We frequently get inquiries from employees who are unsure of their rights regarding cannabis. Their confusion is understandable, since marijuana is very much in a legal gray area. Although possession of any amount of marijuana is a federal crime, Congress and Justice Department priorities have sharply limited enforcement of federal law against most people who have marijuana only for personal use. Under Massachusetts state law, different statutes authorize medical and recreational sale and use of cannabis. State-licensed dispensaries sell cannabis in cities and towns across Massachusetts for medical purposes and increasingly for non-medical purposes as well. Depending on the situation, employees who use cannabis may or may not have legal protections. This general overview will focus on three areas: drug testing, the use of medical cannabis under state law, and recreational marijuana.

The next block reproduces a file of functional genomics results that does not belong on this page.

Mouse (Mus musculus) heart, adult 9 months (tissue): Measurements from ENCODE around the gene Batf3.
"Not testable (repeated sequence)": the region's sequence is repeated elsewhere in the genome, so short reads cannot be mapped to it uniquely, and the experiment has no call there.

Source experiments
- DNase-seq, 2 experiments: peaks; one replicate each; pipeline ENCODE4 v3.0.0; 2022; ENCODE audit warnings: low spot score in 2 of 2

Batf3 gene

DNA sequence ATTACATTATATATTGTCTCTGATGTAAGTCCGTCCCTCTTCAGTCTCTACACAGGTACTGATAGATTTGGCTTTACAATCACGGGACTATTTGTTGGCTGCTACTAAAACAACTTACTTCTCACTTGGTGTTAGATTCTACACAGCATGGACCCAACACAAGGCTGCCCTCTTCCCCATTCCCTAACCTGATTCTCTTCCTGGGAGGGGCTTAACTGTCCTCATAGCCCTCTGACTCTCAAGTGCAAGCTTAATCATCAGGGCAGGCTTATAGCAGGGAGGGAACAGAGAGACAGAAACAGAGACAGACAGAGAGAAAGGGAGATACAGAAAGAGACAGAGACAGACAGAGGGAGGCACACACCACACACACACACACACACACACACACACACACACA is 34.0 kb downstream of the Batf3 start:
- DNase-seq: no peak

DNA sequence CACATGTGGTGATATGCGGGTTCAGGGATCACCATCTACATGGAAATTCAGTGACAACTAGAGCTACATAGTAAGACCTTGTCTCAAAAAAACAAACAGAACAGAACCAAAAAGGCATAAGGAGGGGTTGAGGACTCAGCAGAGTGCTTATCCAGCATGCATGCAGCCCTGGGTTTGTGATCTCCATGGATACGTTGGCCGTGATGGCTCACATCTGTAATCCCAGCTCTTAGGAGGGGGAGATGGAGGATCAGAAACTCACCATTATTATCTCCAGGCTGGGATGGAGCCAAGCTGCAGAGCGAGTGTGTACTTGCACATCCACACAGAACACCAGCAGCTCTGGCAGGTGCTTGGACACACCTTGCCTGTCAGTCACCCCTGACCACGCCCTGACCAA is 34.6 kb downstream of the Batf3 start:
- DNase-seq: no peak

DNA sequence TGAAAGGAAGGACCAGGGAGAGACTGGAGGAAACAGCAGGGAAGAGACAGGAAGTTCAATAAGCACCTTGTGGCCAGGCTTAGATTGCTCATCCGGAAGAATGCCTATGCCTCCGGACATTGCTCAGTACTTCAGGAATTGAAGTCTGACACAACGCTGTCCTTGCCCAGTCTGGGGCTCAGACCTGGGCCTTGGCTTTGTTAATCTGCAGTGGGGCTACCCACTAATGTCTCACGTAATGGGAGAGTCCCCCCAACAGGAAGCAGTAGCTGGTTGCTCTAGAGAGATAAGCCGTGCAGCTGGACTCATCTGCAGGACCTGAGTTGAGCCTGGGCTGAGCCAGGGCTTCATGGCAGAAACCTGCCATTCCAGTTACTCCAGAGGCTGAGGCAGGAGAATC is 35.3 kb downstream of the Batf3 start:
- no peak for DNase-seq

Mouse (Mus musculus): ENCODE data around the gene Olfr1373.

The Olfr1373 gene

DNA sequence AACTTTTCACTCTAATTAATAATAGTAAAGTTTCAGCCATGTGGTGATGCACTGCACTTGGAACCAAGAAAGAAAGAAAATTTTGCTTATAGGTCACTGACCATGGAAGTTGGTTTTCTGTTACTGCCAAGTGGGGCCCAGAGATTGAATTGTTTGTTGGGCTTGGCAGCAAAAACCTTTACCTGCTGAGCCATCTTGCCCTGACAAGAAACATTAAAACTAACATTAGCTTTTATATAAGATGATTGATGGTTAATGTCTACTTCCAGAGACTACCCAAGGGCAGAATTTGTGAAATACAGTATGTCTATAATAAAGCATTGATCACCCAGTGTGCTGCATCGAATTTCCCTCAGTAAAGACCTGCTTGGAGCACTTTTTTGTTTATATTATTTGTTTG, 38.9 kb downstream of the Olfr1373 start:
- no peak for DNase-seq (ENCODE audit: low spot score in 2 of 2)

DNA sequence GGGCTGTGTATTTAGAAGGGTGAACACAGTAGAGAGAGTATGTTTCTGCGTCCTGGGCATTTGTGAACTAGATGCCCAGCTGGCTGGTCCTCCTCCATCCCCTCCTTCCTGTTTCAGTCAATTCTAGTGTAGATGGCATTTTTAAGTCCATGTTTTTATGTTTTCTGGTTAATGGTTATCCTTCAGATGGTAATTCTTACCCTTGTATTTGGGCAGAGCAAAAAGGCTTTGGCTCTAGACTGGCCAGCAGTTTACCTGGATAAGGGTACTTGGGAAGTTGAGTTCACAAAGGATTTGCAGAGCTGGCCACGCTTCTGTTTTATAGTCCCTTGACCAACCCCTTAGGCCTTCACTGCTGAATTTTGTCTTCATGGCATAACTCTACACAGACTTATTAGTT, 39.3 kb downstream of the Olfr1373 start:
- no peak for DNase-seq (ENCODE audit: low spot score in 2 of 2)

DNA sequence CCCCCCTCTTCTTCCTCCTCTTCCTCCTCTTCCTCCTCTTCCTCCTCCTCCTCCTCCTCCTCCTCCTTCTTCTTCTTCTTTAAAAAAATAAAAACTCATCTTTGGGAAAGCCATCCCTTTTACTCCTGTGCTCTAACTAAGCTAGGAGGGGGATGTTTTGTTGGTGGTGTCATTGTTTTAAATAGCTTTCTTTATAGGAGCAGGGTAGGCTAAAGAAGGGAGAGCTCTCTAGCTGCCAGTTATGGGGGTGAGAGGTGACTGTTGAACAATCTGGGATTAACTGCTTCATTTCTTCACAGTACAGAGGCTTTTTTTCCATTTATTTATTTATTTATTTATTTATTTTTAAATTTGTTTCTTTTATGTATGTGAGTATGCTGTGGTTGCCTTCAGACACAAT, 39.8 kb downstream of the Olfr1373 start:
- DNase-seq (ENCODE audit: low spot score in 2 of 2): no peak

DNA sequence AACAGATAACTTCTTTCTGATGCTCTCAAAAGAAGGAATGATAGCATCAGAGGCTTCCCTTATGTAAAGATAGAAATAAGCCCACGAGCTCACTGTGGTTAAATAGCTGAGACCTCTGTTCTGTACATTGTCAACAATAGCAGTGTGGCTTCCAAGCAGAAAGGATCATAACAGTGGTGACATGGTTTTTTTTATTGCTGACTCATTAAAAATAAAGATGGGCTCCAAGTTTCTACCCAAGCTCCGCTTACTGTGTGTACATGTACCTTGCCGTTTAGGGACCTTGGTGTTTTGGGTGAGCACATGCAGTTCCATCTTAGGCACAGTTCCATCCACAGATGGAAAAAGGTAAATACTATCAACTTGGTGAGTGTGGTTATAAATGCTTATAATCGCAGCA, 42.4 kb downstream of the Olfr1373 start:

Massachusetts employers may require employees to take drug tests under some circumstances, but the employers must meet specific legal criteria. Under federal and state laws against disability discrimination (the Americans with Disabilities Act and Chapter 151B), an employer may be permitted to require an applicant to undergo a test for illegal drugs after offering the applicant a job, if the test is relevant to the employee’s ability to perform the job and is applied equally to all employees in the same job category. After an employee has been hired, any drug test must be job-related and consistent with business necessity. Because marijuana is illegal for federal purposes but legal under state law, it is unclear whether Massachusetts employers may test for marijuana even if they can test for other drugs; however, if there is a specific federal requirement to test for marijuana, such as for truck drivers, the federal law would govern.